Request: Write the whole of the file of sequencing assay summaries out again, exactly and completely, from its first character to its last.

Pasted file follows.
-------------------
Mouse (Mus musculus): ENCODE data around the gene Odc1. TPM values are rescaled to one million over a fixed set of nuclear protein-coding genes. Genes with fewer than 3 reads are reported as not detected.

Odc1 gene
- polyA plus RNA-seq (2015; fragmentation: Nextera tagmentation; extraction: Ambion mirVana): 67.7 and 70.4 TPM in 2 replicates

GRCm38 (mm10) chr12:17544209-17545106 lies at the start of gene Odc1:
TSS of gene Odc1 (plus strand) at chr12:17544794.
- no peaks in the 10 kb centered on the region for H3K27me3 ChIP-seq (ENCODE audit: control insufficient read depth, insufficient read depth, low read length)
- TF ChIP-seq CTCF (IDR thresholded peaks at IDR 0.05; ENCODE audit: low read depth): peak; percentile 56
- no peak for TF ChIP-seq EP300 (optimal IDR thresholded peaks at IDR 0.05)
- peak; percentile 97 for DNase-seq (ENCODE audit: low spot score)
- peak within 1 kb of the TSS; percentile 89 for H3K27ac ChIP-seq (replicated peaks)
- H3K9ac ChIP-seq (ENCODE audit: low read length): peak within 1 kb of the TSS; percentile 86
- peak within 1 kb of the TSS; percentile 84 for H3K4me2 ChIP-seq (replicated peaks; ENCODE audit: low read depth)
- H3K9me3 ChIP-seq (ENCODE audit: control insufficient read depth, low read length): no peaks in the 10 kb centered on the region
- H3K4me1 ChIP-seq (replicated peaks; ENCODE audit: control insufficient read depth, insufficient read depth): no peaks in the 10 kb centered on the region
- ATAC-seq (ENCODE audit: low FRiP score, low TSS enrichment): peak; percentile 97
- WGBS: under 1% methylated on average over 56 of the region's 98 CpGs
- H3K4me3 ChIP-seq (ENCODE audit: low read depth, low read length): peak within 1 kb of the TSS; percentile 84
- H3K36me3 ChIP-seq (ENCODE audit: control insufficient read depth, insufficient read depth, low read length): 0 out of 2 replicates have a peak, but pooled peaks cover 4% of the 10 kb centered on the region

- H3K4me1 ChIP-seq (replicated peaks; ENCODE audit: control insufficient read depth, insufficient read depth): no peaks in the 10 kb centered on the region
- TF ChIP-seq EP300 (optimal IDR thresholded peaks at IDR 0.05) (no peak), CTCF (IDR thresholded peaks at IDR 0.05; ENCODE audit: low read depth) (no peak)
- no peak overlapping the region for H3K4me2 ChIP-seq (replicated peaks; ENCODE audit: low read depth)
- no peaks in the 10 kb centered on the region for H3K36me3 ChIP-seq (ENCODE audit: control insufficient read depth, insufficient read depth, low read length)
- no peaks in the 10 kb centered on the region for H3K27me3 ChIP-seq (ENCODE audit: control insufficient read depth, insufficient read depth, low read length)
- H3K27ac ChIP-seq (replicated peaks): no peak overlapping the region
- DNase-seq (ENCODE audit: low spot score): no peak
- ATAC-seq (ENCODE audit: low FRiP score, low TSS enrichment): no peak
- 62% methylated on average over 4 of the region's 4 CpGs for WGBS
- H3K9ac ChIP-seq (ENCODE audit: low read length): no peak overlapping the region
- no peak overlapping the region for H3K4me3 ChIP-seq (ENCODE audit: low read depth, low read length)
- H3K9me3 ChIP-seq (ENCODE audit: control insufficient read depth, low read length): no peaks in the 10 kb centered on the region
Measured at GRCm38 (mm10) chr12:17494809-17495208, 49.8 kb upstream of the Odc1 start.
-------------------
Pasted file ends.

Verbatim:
Mouse (Mus musculus): ENCODE data around the gene Odc1. TPM values are rescaled to one million over a fixed set of nuclear protein-coding genes. Genes with fewer than 3 reads are reported as not detected.

Odc1 gene
- polyA plus RNA-seq (2015; fragmentation: Nextera tagmentation; extraction: Ambion mirVana): 67.7 and 70.4 TPM in 2 replicates

GRCm38 (mm10) chr12:17544209-17545106 lies at the start of gene Odc1:
TSS of gene Odc1 (plus strand) at chr12:17544794.
- no peaks in the 10 kb centered on the region for H3K27me3 ChIP-seq (ENCODE audit: control insufficient read depth, insufficient read depth, low read length)
- TF ChIP-seq CTCF (IDR thresholded peaks at IDR 0.05; ENCODE audit: low read depth): peak; percentile 56
- no peak for TF ChIP-seq EP300 (optimal IDR thresholded peaks at IDR 0.05)
- peak; percentile 97 for DNase-seq (ENCODE audit: low spot score)
- peak within 1 kb of the TSS; percentile 89 for H3K27ac ChIP-seq (replicated peaks)
- H3K9ac ChIP-seq (ENCODE audit: low read length): peak within 1 kb of the TSS; percentile 86
- peak within 1 kb of the TSS; percentile 84 for H3K4me2 ChIP-seq (replicated peaks; ENCODE audit: low read depth)
- H3K9me3 ChIP-seq (ENCODE audit: control insufficient read depth, low read length): no peaks in the 10 kb centered on the region
- H3K4me1 ChIP-seq (replicated peaks; ENCODE audit: control insufficient read depth, insufficient read depth): no peaks in the 10 kb centered on the region
- ATAC-seq (ENCODE audit: low FRiP score, low TSS enrichment): peak; percentile 97
- WGBS: under 1% methylated on average over 56 of the region's 98 CpGs
- H3K4me3 ChIP-seq (ENCODE audit: low read depth, low read length): peak within 1 kb of the TSS; percentile 84
- H3K36me3 ChIP-seq (ENCODE audit: control insufficient read depth, insufficient read depth, low read length): 0 out of 2 replicates have a peak, but pooled peaks cover 4% of the 10 kb centered on the region

- H3K4me1 ChIP-seq (replicated peaks; ENCODE audit: control insufficient read depth, insufficient read depth): no peaks in the 10 kb centered on the region
- TF ChIP-seq EP300 (optimal IDR thresholded peaks at IDR 0.05) (no peak), CTCF (IDR thresholded peaks at IDR 0.05; ENCODE audit: low read depth) (no peak)
- no peak overlapping the region for H3K4me2 ChIP-seq (replicated peaks; ENCODE audit: low read depth)
- no peaks in the 10 kb centered on the region for H3K36me3 ChIP-seq (ENCODE audit: control insufficient read depth, insufficient read depth, low read length)
- no peaks in the 10 kb centered on the region for H3K27me3 ChIP-seq (ENCODE audit: control insufficient read depth, insufficient read depth, low read length)
- H3K27ac ChIP-seq (replicated peaks): no peak overlapping the region
- DNase-seq (ENCODE audit: low spot score): no peak
- ATAC-seq (ENCODE audit: low FRiP score, low TSS enrichment): no peak
- 62% methylated on average over 4 of the region's 4 CpGs for WGBS
- H3K9ac ChIP-seq (ENCODE audit: low read length): no peak overlapping the region
- no peak overlapping the region for H3K4me3 ChIP-seq (ENCODE audit: low read depth, low read length)
- H3K9me3 ChIP-seq (ENCODE audit: control insufficient read depth, low read length): no peaks in the 10 kb centered on the region
Measured at GRCm38 (mm10) chr12:17494809-17495208, 49.8 kb upstream of the Odc1 start.